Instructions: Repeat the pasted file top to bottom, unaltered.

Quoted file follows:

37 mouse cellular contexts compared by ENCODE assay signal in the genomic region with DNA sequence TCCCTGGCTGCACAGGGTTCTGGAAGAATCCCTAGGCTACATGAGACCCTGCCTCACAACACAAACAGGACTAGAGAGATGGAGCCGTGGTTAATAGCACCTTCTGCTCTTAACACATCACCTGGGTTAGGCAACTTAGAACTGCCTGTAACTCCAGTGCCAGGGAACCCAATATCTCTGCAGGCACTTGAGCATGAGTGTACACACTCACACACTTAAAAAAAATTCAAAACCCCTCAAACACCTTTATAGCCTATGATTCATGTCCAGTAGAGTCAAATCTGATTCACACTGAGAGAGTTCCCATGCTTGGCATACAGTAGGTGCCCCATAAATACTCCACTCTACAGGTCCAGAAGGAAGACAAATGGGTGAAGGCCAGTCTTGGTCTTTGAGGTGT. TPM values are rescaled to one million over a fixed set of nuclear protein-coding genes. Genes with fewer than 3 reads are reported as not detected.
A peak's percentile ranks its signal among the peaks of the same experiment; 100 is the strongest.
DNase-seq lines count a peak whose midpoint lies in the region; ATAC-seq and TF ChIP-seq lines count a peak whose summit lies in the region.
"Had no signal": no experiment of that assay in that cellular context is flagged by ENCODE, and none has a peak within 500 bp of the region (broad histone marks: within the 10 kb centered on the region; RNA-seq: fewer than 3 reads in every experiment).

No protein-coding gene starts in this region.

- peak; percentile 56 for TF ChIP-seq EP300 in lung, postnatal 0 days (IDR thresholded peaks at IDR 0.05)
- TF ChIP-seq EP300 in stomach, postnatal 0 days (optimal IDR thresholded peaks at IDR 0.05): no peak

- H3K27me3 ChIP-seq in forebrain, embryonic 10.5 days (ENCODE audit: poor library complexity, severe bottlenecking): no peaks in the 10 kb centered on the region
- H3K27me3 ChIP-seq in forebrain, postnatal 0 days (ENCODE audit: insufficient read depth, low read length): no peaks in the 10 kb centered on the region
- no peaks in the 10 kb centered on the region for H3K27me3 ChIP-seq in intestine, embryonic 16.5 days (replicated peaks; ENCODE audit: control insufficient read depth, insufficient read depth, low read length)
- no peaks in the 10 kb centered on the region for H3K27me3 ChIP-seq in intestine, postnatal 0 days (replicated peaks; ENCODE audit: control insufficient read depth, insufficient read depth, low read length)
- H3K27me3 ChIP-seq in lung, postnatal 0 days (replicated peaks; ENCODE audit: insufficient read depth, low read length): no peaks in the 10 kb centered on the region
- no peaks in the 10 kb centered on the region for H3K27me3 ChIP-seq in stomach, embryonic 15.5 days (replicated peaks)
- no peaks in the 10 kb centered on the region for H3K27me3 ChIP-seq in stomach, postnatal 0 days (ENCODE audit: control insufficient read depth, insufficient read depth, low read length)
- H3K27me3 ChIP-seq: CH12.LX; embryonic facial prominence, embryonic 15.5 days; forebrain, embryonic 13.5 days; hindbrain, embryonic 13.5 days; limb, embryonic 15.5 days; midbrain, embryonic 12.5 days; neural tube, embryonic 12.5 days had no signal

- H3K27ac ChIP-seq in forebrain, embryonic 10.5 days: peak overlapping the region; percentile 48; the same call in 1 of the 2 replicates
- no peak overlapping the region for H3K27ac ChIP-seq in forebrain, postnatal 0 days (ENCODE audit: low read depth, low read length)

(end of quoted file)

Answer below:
37 mouse cellular contexts compared by ENCODE assay signal in the genomic region with DNA sequence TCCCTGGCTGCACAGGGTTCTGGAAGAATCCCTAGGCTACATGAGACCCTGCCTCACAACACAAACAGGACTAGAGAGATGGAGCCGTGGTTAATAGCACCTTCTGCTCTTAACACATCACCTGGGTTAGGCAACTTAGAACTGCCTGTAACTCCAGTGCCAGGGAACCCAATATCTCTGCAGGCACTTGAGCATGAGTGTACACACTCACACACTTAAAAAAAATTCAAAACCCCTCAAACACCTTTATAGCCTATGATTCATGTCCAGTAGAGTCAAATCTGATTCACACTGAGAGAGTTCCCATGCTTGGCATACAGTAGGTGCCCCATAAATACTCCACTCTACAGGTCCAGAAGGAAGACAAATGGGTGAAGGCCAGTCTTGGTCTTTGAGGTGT. TPM values are rescaled to one million over a fixed set of nuclear protein-coding genes. Genes with fewer than 3 reads are reported as not detected.
A peak's percentile ranks its signal among the peaks of the same experiment; 100 is the strongest.
DNase-seq lines count a peak whose midpoint lies in the region; ATAC-seq and TF ChIP-seq lines count a peak whose summit lies in the region.
"Had no signal": no experiment of that assay in that cellular context is flagged by ENCODE, and none has a peak within 500 bp of the region (broad histone marks: within the 10 kb centered on the region; RNA-seq: fewer than 3 reads in every experiment).

No protein-coding gene starts in this region.

- peak; percentile 56 for TF ChIP-seq EP300 in lung, postnatal 0 days (IDR thresholded peaks at IDR 0.05)
- TF ChIP-seq EP300 in stomach, postnatal 0 days (optimal IDR thresholded peaks at IDR 0.05): no peak

- H3K27me3 ChIP-seq in forebrain, embryonic 10.5 days (ENCODE audit: poor library complexity, severe bottlenecking): no peaks in the 10 kb centered on the region
- H3K27me3 ChIP-seq in forebrain, postnatal 0 days (ENCODE audit: insufficient read depth, low read length): no peaks in the 10 kb centered on the region
- no peaks in the 10 kb centered on the region for H3K27me3 ChIP-seq in intestine, embryonic 16.5 days (replicated peaks; ENCODE audit: control insufficient read depth, insufficient read depth, low read length)
- no peaks in the 10 kb centered on the region for H3K27me3 ChIP-seq in intestine, postnatal 0 days (replicated peaks; ENCODE audit: control insufficient read depth, insufficient read depth, low read length)
- H3K27me3 ChIP-seq in lung, postnatal 0 days (replicated peaks; ENCODE audit: insufficient read depth, low read length): no peaks in the 10 kb centered on the region
- no peaks in the 10 kb centered on the region for H3K27me3 ChIP-seq in stomach, embryonic 15.5 days (replicated peaks)
- no peaks in the 10 kb centered on the region for H3K27me3 ChIP-seq in stomach, postnatal 0 days (ENCODE audit: control insufficient read depth, insufficient read depth, low read length)
- H3K27me3 ChIP-seq: CH12.LX; embryonic facial prominence, embryonic 15.5 days; forebrain, embryonic 13.5 days; hindbrain, embryonic 13.5 days; limb, embryonic 15.5 days; midbrain, embryonic 12.5 days; neural tube, embryonic 12.5 days had no signal

- H3K27ac ChIP-seq in forebrain, embryonic 10.5 days: peak overlapping the region; percentile 48; the same call in 1 of the 2 replicates
- no peak overlapping the region for H3K27ac ChIP-seq in forebrain, postnatal 0 days (ENCODE audit: low read depth, low read length)